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Foul Play

By acharris7724-09-2013
BloodyFanGirl (editor)
Bis18marck70 (editor)
Foul Play

The Defence

Devolver Digital
Arcade, Indie
Release Date:

The Prosecution

Intel Core 2 Duo 3 GHz
AMD equivalent
Nvidia GeForce 6200
AMD Radeon X600
2 GB
2 GB

The Case

Foul Play is a side scrolling beat-em up game which a twist from the start. Instead of running through the level, you act solely on a stage where Baron Dashforth, a British demonologist, gives the performance of a lifetime. Indeed, instead of fighting actual fiendish creatures and men, he fights his fellow costumed actors. However, as a true showman, this is no fight for his life but an act to obtain applause and appreciation from the audience. So, will this title with its quirky groundwork receive a standing ovation or be chased off stage after a barrage of tomatoes?

The Trial

Foul Play is a theatrical production about a demonologist, who is traveling around the world to discover clues about what happened to his father many years ago. The journey takes place over 5 different locations, from the desert of Cairo to the lost city of Atlantis. The grand affair is split into five plays, in which four have five acts and the fifth - two. But what is a demonologist? This is someone who is interested in demonic mythology and all manner of supernatural phenomenon. Guess everyone needs a hobby to unwind at the end busy day.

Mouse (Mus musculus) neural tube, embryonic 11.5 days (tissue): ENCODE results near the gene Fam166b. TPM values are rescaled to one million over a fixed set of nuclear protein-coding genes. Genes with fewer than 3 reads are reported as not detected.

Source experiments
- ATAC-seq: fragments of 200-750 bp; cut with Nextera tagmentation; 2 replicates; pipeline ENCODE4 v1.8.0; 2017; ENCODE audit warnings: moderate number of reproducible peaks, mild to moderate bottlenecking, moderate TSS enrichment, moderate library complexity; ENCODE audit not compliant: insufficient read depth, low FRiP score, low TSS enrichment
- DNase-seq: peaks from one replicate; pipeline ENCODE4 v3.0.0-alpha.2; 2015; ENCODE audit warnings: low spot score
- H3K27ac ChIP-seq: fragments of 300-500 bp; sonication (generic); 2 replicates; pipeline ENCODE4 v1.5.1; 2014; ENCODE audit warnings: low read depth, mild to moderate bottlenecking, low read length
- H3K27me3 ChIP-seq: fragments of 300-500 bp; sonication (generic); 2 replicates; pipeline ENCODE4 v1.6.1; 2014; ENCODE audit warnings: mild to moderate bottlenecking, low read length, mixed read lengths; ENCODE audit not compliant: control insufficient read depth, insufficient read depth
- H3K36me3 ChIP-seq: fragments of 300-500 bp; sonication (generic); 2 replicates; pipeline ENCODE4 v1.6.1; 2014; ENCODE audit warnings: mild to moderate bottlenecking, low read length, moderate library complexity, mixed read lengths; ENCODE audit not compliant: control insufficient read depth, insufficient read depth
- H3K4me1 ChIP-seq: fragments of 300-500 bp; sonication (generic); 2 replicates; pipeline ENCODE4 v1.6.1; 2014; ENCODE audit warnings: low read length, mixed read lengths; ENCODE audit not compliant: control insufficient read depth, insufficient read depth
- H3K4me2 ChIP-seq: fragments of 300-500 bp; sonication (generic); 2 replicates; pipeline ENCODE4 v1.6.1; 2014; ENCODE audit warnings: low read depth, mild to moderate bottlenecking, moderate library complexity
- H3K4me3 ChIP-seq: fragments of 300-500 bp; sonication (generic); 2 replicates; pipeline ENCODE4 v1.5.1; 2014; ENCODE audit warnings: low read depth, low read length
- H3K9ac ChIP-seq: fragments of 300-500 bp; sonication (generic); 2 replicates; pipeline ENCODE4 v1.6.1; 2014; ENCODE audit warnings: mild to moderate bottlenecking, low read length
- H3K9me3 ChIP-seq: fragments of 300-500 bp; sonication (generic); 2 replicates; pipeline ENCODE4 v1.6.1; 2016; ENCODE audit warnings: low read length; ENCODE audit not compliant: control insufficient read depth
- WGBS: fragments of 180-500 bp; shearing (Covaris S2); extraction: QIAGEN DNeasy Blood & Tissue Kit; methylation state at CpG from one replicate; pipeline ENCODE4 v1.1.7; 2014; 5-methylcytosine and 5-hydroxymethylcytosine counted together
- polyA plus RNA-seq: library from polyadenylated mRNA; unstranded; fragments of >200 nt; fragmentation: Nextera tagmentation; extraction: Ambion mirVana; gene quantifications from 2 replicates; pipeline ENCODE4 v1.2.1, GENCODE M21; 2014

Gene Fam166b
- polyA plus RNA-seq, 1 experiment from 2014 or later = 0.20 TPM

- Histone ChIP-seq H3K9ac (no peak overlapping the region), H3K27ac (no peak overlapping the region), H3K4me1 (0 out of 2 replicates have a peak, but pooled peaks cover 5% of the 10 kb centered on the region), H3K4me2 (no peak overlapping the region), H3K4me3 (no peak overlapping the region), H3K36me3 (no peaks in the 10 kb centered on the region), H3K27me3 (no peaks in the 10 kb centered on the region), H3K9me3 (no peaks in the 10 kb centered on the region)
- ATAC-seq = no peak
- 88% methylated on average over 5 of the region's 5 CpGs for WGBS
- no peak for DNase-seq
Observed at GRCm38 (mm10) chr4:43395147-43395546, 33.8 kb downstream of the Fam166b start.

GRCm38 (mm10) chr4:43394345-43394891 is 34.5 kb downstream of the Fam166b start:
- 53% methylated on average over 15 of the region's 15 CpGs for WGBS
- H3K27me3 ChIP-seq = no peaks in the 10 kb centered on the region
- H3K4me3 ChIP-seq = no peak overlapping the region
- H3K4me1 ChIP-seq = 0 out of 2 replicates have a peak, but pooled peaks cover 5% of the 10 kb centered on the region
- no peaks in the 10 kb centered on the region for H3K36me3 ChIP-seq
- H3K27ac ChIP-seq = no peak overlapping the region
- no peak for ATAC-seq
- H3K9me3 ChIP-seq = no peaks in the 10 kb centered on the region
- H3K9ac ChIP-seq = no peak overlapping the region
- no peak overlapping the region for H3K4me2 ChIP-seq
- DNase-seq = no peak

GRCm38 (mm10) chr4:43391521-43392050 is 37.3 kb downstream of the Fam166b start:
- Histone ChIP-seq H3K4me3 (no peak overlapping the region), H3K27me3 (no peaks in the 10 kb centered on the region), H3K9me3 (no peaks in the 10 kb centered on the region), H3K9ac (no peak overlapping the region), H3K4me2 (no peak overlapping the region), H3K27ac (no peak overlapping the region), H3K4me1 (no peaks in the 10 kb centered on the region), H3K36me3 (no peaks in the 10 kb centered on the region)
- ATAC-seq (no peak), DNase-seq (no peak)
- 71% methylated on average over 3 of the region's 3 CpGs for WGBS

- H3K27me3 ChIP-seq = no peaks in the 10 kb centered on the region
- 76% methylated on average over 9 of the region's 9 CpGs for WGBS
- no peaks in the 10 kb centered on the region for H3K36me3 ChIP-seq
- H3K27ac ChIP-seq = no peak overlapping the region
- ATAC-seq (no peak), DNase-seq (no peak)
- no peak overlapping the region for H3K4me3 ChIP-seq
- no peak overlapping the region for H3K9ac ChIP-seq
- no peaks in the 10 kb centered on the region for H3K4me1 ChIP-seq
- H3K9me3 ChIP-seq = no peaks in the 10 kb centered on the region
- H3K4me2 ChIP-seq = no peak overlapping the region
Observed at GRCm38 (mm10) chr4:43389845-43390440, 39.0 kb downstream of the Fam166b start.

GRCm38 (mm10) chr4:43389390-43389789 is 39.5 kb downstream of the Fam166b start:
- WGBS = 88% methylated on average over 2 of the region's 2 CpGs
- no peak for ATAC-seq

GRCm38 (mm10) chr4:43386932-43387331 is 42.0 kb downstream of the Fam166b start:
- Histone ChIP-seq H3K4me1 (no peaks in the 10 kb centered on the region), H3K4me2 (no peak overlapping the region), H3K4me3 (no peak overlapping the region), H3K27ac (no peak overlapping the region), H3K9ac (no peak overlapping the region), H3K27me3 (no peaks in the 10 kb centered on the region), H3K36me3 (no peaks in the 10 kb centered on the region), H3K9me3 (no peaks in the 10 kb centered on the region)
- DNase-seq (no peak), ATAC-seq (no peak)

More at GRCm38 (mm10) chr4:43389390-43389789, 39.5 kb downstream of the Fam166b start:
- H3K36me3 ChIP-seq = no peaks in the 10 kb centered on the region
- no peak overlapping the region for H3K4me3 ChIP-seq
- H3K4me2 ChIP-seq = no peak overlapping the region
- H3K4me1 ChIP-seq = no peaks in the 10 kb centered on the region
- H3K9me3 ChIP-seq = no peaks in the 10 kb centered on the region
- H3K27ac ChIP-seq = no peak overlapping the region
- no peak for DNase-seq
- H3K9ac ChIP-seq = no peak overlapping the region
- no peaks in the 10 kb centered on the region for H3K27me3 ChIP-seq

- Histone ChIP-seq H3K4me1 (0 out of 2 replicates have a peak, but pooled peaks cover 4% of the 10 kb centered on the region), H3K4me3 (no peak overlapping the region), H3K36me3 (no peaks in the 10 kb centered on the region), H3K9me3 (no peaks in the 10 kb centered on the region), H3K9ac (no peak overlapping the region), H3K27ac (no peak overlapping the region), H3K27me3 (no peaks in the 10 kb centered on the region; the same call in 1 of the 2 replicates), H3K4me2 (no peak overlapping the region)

The British love their cup of tea.

The British love their cup of tea.

Opening night puts us centre stage with Baron Dashforth - and should you opt for co-op, his assistant Scampwick - in this button masher which looks like something from the 16-bit era. As you progress, you have to complete three specific objectives of varying difficulty in order to receive extra applause from the audience during each act of the play. While some will not be more than a mere distraction for our dashing Baron, the changing nature of these will challenge you soon enough.

As you progress through the scenes, you need to keep the ungrateful crowd - I mean, the lovely audience - happy by performing combos and various moves. The more combos that you put together, the happier your adoring public will be. Failing a combo will result in the immediate disapproval of the audience, resulting in some frustrating moments as you struggle to fulfill their needs, fight your colleagues and try to remember all the stuff that needs to be done to perfect the play. Indeed, the games only lifebar is a so called ‘Mood-o-Meter’ which fills on successful combos and drains when the Baron messes up.